• HomerJSmith
    HomerJSmith Member Posts: 2,467
    edited November 2019
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    Do you have a motorized vent damper on the flue pipe. I assume that it is a cast iron boiler. For a 3 flr house keep the sys pressure to 17 psi cold. Air coming out or spitting is normal until the air is eliminated from the sys.

    The bladder tank air charge pressure should match the sys fill pressure.

    Lowering the sys pressure has nothing to do with the boiler running at 190 deg. Lowering that running temp would be done by an adjustment in the aquastat.
  • hot_rod
    hot_rod Member Posts: 22,251
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    As long as the spitting stops at some point. The vent discharge should not continue to dribble.

    If so it usually is dirt or piping debris in the small needle type valve under the hood.

    Entrained air will be driven out of solution as temperature increases. At some point a purger like that should provide a 100% air free systems. Assuming no air is entering?
    Bob "hot rod" Rohr
    trainer for Caleffi NA
    Living the hydronic dream
    ThisSemiOldHouse
  • ThisSemiOldHouse
    ThisSemiOldHouse Member Posts: 15
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    Thanks for the info. I should clarify on the 195-degree temperature reading I was getting. The boiler actually typically cuts off at around 177 degrees, give or take a couple of degrees. What I mean is, that's where the temperature is usually at during the exact moment that the boiler switches off during a heating cycle. But, for whatever reason, in the one minute (or maybe 90 seconds) following the boiler actually shutting off, the temperature usually continues to rise fairly rapidly for approximately another 17 degrees or so. (Again, this is during the first minute or so *after* the boiler switches off.) Then, immediately after that short interval of rise, the temperature consistently and steadily will typically decrease back to about 110 degrees. As all of this is happening, there is no similar rise or movement in the pressure reading. Instead, the pressure reading slowly decreases as soon as the boiler switches off.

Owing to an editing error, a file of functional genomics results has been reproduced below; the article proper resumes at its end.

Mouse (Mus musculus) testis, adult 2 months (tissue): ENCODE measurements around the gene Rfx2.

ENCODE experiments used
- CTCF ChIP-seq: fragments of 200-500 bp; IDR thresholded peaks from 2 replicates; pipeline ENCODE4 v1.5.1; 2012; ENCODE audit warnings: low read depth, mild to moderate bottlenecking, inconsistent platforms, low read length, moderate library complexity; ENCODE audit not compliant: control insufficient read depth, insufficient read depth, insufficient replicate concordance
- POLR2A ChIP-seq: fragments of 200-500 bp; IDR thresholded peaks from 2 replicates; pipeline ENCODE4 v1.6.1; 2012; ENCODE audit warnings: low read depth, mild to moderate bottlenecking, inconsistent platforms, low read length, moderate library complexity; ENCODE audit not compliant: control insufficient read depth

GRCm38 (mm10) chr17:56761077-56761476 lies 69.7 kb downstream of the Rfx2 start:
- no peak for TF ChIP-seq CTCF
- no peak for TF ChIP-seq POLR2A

The bubbling hasn't happened again, thankfully. I think it was just that one time because in that particular instance, the temperature was getting very close to 200 degrees, and that was while the boiler was actually running.
  • HomerJSmith
    HomerJSmith Member Posts: 2,467
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    The reason that I asked about a vent damper is because that can trap hot gasses in the heat exchanger, releasing more stored heat into the water after burner shutdown.

    If you have a lot of carbonate build up on the water side of the HX, the cast iron can't release heat energy into the water as fast as it should. That heat energy gradually works it's way into the water raising the temperature (overshoot). Do you have hard water?